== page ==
Okay, so what if I said the service is $5,000 and the wedding album is a penny?  Once again, I would think that would still make your service taxable.  Being realistic, the wedding album is worth more than a penny.  I think you need to price the album at a fair market rate to pass Missouri scrutiny.


The big take away here though is that you must separate out your service fee from your product fee or else you’ll be paying sales tax on all of your work.



Using the Sales Tax Deduction Calculator for a Better Refund

Tax Calculator and Pen

Photo by Dave Dugdale on Flickr.com

To see more photography by Dave Dugdale, see http://www.learningdslrvideo.com/


I was working on a tax return the other day and I called the client to tell him about his refund.  “How did you do it?”  He asked, “When I did it myself on Turbo Tax I owed $600!”


Well, to be honest, my first go round on his tax return I showed him owing $600 too.  What I do is go back and look for little tweaks that I may have missed the first time around.  The sales tax deduction is one place to check and you can do this yourself.


Most people who live in states with an income tax don’t use the sales tax deduction.  For most people, the income tax deduction is the higher deduction.  But if the sales tax deduction is something you use, you want to know about this.  You need to check for a local sales tax.


Let me explain.  Here in Missouri, the state sales tax is 4.225%.  If you’re working in Turbo Tax or just about any other software, it will figure your sales tax deduction based upon the state rate.  What I used to do in the past was go to the department of revenue website and look up the local sales tax rates for each locality and add that to my equation.  Chesterfield, the next suburb over has a 3.7% local sales tax.  You see how that can almost double your sales tax deduction?


But it’s even easier to figure your local rate these days with the IRS sales tax deduction calculator.  Here’s a link:  http://apps.irs.gov/app/stdc/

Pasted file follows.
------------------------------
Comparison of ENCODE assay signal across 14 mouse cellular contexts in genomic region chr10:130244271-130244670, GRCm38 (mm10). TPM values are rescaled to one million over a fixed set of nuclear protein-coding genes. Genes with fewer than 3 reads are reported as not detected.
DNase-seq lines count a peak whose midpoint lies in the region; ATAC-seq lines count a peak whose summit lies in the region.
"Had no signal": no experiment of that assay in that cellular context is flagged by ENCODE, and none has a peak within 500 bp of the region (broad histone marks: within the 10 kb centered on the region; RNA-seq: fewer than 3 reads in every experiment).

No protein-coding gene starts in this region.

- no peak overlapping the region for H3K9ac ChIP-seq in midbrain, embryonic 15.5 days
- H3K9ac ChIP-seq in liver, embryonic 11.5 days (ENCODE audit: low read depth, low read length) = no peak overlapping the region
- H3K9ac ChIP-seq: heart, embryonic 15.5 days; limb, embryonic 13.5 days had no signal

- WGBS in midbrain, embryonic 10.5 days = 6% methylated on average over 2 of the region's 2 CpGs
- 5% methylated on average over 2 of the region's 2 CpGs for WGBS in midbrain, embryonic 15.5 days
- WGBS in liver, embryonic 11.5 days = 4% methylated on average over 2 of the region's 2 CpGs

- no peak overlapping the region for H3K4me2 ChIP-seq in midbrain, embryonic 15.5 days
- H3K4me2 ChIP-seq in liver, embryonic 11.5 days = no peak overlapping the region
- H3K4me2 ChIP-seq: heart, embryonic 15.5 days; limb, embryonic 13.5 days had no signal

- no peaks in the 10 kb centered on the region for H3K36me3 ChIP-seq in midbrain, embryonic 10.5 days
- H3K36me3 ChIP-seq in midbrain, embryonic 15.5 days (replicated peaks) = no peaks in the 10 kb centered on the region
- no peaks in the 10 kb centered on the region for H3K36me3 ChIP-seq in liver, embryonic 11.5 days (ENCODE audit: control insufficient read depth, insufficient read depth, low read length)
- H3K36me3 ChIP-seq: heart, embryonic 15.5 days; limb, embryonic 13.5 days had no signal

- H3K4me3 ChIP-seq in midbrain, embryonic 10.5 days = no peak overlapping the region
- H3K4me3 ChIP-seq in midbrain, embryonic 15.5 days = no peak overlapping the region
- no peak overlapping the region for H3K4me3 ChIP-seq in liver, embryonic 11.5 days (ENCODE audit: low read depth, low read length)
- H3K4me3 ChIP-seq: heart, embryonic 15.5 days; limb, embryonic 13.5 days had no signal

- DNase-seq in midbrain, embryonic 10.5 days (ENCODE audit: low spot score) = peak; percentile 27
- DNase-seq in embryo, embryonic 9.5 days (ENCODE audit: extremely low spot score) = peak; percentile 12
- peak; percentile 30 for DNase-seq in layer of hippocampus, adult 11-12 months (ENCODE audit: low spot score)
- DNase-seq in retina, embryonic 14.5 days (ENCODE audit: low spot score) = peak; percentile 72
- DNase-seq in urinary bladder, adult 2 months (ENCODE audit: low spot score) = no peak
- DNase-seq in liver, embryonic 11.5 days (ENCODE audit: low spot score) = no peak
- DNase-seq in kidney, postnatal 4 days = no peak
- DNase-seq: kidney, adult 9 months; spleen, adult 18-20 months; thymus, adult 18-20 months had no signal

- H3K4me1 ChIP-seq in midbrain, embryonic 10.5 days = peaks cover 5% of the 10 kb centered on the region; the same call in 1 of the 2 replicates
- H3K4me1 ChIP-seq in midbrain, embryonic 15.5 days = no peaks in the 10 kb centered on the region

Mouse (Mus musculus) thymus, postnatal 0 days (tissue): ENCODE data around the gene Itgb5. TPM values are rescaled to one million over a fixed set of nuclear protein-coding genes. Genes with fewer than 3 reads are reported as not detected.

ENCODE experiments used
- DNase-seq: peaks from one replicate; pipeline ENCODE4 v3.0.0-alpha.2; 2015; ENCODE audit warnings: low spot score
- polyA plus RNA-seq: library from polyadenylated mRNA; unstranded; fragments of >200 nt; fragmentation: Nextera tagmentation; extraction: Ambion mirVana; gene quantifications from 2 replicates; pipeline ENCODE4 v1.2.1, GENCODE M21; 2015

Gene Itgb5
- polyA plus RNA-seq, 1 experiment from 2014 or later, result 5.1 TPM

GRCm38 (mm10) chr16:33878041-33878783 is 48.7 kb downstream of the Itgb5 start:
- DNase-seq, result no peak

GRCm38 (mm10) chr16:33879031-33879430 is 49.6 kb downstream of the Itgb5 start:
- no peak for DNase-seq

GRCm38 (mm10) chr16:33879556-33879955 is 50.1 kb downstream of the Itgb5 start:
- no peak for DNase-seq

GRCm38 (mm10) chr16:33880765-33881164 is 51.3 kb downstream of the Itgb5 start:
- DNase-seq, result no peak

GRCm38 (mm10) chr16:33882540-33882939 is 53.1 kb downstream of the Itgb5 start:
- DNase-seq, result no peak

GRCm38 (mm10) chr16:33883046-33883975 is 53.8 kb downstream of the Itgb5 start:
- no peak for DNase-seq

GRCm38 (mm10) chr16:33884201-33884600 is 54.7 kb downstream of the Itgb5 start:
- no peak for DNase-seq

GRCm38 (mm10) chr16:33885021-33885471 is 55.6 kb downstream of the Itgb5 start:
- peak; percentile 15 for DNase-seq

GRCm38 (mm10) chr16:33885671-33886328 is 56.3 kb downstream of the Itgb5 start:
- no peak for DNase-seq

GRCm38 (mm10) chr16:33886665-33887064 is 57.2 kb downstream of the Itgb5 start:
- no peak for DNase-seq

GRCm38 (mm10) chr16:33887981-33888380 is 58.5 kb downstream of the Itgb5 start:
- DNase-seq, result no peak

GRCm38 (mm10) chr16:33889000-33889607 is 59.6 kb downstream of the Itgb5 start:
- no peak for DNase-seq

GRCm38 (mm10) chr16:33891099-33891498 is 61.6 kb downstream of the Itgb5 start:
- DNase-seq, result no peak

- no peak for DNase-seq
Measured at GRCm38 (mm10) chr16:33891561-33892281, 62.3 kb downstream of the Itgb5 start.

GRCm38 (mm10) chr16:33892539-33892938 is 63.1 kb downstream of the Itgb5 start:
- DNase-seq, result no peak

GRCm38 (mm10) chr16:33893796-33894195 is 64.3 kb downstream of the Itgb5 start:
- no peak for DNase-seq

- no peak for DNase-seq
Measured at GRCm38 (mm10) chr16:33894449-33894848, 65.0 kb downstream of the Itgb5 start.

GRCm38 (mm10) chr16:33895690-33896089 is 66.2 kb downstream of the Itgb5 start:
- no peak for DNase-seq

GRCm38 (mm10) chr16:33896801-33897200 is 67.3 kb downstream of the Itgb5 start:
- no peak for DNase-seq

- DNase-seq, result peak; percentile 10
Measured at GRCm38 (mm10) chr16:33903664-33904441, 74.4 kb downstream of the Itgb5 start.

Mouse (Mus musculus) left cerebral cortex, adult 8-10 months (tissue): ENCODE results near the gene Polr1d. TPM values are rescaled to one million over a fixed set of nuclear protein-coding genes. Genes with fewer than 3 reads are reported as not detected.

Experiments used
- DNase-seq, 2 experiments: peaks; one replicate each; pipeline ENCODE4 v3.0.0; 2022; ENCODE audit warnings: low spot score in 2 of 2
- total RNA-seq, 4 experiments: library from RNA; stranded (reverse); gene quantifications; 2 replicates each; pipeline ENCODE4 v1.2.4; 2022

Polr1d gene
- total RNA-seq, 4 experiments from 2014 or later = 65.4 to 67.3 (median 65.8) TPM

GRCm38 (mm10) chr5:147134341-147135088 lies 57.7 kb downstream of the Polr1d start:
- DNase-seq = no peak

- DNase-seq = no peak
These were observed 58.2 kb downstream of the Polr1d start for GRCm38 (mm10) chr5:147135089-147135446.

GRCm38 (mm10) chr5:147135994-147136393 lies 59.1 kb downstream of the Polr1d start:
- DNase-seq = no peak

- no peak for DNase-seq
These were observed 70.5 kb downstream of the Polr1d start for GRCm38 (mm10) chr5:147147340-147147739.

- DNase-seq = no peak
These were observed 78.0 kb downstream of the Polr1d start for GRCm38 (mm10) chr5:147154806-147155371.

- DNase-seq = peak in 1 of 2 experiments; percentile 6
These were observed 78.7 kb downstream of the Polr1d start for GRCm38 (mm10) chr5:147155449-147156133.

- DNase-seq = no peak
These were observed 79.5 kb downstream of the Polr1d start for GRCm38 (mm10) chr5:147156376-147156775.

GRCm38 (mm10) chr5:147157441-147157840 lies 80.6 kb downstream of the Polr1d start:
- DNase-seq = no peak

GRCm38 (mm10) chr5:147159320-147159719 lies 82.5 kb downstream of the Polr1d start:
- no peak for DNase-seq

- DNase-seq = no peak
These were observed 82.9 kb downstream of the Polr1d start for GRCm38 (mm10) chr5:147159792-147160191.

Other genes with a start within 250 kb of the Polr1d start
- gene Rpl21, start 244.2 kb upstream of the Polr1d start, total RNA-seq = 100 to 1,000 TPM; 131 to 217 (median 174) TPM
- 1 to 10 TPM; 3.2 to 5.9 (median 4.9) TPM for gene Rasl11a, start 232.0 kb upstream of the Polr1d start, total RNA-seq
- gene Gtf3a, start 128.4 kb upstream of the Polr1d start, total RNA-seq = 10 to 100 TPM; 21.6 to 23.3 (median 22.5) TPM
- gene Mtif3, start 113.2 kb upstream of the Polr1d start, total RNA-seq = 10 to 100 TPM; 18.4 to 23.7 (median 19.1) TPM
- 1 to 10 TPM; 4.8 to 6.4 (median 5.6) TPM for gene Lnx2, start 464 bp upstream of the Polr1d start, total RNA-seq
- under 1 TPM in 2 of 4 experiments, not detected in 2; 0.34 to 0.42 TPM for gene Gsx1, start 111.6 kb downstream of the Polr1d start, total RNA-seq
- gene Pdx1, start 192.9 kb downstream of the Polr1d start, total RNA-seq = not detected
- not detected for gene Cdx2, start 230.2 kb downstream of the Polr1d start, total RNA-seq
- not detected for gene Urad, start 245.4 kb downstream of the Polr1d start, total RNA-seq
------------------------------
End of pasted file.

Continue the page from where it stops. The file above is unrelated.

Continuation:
It’s so easy to use.  You start with the tax year.  They want your income range, the number of exemptions you’re claiming and if you bought any special items like a car.  Then you’ll have to input your zip code.  My zip code has a couple of different sales tax rates so I’ve got to check that I’m in Maryland Heights, MO so they get the right tax rate.  Then it asks if I’ve moved—because if you move they’ll calculate the sales tax deduction for the two areas.


Then you’ll get a chance to check your answers and edit it if you made any typos or anything.   Click continue and it tells you what your sales tax deduction is including your local sales tax rate.  You can print that page out and it will be your back up for the entry that you put in your tax return.


Let me give you an example:  I used an income between $100,000 and $120,000 and I used my city, Maryland Heights, Missouri.  If I just use the regular software program—it would give me a sales tax deduction of $776.  By using the IRS calculator, the sales tax deduction is $1,412.  That’s a difference of $636.  For someone in the 25% tax bracket, it would save them $159 in taxes.


This little tax trick is not going to give you enormous savings, but it’s not a bad return for 5 minutes of your time.